The main downside to being a Sole Trader is if the business folds and incurs debts then you will be held personally liable and may lose personal assets in order to pay debts.
If you go with Partnership then the process is a little more involved. You will obviously need to enter into an agreement with a partner and you will require one person to be responsible for all record-keeping, known as the ‘Precedent Partner.’
Each partner has to pay all of the same personal income taxes as a Sole Trader, as well as their share of tax on any business profits. The annual returns for a partnership must be filed by the Precedent Partner. Some intermediaries, for an annual fee, will provide an acting Precedent Partner for your business.
Registering a business in Ireland with revenue for a partnership you will be issued with a Tax Reference Number for your business, separate from your PPSN.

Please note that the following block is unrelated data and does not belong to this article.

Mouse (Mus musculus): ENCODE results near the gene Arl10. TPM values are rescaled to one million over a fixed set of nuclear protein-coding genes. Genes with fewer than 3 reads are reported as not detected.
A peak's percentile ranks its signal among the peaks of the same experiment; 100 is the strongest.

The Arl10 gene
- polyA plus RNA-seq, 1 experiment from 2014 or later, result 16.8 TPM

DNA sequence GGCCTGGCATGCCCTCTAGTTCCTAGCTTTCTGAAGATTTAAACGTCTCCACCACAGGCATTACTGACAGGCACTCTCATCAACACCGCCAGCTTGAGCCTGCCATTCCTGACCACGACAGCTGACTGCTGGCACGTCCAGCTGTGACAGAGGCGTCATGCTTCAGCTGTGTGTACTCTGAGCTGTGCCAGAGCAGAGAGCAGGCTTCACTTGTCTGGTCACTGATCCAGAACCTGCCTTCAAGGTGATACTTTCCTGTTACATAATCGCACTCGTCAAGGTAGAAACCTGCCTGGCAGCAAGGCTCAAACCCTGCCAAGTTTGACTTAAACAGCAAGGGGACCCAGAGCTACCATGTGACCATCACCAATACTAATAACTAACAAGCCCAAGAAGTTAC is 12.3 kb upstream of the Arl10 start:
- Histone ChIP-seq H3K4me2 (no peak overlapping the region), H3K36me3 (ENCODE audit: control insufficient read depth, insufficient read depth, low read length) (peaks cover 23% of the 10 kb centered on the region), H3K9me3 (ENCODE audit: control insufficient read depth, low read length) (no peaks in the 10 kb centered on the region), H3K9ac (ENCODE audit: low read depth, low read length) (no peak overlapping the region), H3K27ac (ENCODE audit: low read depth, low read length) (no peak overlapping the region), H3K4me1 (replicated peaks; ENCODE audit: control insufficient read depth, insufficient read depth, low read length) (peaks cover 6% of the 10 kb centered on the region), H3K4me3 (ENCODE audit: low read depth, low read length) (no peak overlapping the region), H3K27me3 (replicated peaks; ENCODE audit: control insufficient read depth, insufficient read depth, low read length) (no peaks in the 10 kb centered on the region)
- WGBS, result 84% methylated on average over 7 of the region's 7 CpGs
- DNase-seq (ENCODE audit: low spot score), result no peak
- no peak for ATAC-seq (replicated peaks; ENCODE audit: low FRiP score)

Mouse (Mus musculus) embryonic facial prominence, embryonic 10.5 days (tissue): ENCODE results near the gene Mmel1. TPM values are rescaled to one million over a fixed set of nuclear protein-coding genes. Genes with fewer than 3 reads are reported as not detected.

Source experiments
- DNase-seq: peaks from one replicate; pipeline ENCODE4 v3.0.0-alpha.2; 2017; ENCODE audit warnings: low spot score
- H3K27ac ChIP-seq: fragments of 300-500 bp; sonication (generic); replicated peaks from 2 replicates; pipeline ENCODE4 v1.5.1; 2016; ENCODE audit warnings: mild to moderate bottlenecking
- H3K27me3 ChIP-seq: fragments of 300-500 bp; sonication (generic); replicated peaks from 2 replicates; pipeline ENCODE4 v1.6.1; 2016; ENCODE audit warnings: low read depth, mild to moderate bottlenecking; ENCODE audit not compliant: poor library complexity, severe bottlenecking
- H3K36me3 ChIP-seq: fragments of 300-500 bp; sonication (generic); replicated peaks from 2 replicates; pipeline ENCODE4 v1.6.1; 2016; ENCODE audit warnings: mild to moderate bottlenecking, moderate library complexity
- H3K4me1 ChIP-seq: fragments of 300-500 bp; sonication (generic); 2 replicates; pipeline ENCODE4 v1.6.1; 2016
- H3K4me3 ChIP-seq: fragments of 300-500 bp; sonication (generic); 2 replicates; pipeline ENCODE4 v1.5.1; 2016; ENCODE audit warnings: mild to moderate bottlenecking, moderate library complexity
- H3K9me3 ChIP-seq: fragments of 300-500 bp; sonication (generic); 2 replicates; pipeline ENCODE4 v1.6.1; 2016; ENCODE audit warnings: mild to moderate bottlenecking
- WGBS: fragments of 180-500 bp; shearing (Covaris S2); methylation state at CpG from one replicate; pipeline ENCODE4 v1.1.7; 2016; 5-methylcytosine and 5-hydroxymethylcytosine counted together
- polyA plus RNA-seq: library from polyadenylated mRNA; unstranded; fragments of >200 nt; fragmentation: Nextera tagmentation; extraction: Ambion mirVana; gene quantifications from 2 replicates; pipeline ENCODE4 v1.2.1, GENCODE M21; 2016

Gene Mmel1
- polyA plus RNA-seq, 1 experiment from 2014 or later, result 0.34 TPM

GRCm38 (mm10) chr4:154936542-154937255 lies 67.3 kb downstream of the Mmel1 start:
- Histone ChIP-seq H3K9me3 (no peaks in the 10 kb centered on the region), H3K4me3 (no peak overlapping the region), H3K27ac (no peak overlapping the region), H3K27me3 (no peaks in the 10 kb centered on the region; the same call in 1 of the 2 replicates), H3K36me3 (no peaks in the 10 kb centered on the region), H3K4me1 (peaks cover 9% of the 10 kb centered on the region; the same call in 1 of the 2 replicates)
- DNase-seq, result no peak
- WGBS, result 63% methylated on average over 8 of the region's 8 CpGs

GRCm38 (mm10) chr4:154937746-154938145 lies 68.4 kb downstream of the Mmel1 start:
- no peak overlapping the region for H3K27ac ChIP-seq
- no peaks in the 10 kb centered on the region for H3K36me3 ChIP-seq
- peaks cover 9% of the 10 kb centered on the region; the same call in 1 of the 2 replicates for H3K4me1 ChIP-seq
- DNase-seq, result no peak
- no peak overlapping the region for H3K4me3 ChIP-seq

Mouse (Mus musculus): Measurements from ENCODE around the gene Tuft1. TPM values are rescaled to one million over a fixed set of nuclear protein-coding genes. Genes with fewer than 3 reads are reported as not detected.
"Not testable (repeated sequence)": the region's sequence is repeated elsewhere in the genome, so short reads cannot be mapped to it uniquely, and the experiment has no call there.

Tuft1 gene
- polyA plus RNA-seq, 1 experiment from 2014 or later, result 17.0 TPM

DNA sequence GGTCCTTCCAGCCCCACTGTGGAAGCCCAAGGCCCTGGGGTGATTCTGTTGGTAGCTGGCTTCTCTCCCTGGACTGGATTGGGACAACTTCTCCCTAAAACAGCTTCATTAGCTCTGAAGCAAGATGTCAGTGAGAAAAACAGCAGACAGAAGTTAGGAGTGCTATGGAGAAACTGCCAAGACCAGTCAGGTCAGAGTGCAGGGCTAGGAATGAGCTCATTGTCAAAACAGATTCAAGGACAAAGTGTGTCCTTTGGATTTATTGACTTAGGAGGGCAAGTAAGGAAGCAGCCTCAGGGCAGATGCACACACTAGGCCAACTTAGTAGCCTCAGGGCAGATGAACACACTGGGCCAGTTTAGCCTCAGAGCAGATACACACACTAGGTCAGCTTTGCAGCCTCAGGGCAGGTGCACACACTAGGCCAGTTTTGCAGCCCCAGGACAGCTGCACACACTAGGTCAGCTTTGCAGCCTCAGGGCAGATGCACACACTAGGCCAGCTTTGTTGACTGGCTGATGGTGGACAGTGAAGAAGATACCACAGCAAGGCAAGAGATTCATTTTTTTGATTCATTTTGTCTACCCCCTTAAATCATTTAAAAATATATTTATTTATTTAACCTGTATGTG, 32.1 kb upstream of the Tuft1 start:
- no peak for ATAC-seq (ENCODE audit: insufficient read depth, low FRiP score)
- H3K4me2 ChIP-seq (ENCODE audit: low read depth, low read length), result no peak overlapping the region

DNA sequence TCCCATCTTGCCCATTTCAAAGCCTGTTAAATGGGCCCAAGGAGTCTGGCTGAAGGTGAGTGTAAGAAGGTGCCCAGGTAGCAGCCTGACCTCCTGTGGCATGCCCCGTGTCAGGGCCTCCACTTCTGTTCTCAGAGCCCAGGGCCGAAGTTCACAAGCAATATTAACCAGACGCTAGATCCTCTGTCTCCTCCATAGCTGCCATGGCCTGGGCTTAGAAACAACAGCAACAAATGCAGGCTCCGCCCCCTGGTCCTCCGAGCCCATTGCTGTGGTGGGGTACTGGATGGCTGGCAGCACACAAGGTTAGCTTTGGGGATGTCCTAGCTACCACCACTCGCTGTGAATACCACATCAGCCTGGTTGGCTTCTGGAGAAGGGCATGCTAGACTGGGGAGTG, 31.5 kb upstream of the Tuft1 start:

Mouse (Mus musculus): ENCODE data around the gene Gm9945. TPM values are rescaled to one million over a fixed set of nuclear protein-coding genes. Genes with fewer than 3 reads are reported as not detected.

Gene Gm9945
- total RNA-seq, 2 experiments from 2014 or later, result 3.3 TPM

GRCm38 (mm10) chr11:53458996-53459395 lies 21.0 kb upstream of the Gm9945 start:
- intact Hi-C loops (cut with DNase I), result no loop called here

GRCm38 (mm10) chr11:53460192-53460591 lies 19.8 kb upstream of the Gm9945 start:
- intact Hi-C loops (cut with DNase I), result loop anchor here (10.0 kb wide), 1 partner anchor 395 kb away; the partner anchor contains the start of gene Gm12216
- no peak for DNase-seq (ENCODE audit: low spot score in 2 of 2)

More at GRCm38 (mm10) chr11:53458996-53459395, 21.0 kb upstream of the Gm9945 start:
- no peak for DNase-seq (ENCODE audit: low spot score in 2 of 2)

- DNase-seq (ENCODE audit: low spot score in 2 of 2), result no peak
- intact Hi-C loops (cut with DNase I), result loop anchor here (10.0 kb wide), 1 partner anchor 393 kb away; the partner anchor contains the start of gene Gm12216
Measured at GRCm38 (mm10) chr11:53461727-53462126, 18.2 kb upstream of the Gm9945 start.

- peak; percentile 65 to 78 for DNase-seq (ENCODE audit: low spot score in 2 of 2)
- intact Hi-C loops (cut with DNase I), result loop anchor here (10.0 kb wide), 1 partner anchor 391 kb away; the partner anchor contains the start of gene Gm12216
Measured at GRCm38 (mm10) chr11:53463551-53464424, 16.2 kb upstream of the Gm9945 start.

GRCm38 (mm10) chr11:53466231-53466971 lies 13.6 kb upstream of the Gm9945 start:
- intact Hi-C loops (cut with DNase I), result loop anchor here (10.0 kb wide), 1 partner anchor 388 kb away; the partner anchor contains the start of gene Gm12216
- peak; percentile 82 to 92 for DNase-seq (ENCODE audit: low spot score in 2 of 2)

If you decide that you would like to form a company, then the process is a little more involved again while offering more personal protection than either of the two preceding options.
A company in Ireland is a legal entity and is treated separately from the individuals who own and run it.
A company must pay Corporation Tax which remains quite low in Ireland and is one of the main advantages of forming a Company versus a Partnership or becoming a Sole Trader.
As with a Partnership, once registered, revenue will issue the entity with a separate Tax Reference Number.
One thing to note is that if you decide to start as a Sole Trader with employees, it will always be possible to later form a Partnership or Company. If you start with a Partnership or Company and decide that you prefer to be a sole trader, then the process will be a little more involved.
Decide on Your Domain Name & Hosting Plan
Once you have decided on the above, next comes choosing your domain name and hosting plan (learn more about best optimized irish wordpress hosting) The choice of a business name is important, although not so important that you should let it slow you down by more than an hour or two.